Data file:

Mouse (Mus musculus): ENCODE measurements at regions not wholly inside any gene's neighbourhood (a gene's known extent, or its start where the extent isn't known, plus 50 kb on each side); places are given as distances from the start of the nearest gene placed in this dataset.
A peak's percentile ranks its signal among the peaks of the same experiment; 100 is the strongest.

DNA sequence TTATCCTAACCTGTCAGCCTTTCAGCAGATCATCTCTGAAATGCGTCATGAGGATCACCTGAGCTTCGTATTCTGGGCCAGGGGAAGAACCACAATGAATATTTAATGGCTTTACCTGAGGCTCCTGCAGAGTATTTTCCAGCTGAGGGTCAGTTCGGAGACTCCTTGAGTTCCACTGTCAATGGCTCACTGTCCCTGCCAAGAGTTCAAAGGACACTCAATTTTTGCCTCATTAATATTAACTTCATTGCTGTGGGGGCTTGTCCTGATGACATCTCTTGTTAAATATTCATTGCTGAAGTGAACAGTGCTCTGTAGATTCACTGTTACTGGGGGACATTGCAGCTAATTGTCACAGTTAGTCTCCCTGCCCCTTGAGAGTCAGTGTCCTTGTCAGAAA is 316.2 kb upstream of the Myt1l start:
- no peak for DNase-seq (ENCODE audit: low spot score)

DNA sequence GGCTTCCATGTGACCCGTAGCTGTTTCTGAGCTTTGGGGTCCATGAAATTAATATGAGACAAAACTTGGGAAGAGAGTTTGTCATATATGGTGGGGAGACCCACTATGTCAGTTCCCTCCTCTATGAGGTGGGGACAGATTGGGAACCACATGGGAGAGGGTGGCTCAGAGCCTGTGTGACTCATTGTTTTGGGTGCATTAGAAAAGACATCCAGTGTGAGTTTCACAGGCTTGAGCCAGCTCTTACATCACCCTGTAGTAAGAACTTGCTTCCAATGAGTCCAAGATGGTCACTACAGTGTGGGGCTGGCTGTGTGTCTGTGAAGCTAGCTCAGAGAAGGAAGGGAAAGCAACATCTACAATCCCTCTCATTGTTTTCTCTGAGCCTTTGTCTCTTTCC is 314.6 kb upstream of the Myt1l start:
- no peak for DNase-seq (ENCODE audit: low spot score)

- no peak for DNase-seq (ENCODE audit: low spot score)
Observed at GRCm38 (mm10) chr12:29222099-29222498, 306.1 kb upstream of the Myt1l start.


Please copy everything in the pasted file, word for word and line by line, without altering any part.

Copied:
Mouse (Mus musculus): ENCODE measurements at regions not wholly inside any gene's neighbourhood (a gene's known extent, or its start where the extent isn't known, plus 50 kb on each side); places are given as distances from the start of the nearest gene placed in this dataset.
A peak's percentile ranks its signal among the peaks of the same experiment; 100 is the strongest.

DNA sequence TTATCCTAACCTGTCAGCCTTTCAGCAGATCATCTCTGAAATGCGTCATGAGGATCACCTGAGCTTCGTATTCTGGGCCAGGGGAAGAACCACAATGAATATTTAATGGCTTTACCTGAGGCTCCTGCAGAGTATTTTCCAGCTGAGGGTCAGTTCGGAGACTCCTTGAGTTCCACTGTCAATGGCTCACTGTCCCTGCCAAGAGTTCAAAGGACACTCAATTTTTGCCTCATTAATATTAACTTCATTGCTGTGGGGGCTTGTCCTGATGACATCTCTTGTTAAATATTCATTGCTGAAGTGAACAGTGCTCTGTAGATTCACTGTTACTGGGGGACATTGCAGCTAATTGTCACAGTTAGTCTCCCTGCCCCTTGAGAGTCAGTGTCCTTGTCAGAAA is 316.2 kb upstream of the Myt1l start:
- no peak for DNase-seq (ENCODE audit: low spot score)

DNA sequence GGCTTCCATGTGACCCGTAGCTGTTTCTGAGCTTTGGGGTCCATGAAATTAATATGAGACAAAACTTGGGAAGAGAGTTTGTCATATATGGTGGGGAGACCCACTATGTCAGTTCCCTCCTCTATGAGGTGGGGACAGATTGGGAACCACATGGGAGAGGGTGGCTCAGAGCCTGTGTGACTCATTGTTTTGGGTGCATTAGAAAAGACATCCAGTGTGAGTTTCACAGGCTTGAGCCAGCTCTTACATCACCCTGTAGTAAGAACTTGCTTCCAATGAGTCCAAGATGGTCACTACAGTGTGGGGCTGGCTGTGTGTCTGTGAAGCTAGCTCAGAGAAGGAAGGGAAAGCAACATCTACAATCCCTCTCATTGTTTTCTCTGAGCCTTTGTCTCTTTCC is 314.6 kb upstream of the Myt1l start:
- no peak for DNase-seq (ENCODE audit: low spot score)

- no peak for DNase-seq (ENCODE audit: low spot score)
Observed at GRCm38 (mm10) chr12:29222099-29222498, 306.1 kb upstream of the Myt1l start.